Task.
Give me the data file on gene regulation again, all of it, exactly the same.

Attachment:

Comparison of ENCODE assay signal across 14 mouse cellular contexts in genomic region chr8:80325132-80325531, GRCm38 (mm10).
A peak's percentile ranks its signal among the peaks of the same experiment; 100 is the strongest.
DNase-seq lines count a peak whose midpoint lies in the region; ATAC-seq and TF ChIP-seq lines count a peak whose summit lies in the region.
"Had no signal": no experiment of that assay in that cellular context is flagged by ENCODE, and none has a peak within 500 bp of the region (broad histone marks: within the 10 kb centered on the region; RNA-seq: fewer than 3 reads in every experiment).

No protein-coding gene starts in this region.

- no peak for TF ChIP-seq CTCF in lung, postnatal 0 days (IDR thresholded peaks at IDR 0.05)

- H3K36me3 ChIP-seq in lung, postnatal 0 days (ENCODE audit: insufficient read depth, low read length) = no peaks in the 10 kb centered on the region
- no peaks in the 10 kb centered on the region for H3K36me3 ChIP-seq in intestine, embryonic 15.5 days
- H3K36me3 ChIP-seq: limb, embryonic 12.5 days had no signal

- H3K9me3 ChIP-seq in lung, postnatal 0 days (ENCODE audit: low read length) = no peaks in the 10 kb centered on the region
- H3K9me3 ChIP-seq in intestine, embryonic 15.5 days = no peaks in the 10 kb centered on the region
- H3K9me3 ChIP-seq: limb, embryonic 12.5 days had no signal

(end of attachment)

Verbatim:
Comparison of ENCODE assay signal across 14 mouse cellular contexts in genomic region chr8:80325132-80325531, GRCm38 (mm10).
A peak's percentile ranks its signal among the peaks of the same experiment; 100 is the strongest.
DNase-seq lines count a peak whose midpoint lies in the region; ATAC-seq and TF ChIP-seq lines count a peak whose summit lies in the region.
"Had no signal": no experiment of that assay in that cellular context is flagged by ENCODE, and none has a peak within 500 bp of the region (broad histone marks: within the 10 kb centered on the region; RNA-seq: fewer than 3 reads in every experiment).

No protein-coding gene starts in this region.

- no peak for TF ChIP-seq CTCF in lung, postnatal 0 days (IDR thresholded peaks at IDR 0.05)

- H3K36me3 ChIP-seq in lung, postnatal 0 days (ENCODE audit: insufficient read depth, low read length) = no peaks in the 10 kb centered on the region
- no peaks in the 10 kb centered on the region for H3K36me3 ChIP-seq in intestine, embryonic 15.5 days
- H3K36me3 ChIP-seq: limb, embryonic 12.5 days had no signal

- H3K9me3 ChIP-seq in lung, postnatal 0 days (ENCODE audit: low read length) = no peaks in the 10 kb centered on the region
- H3K9me3 ChIP-seq in intestine, embryonic 15.5 days = no peaks in the 10 kb centered on the region
- H3K9me3 ChIP-seq: limb, embryonic 12.5 days had no signal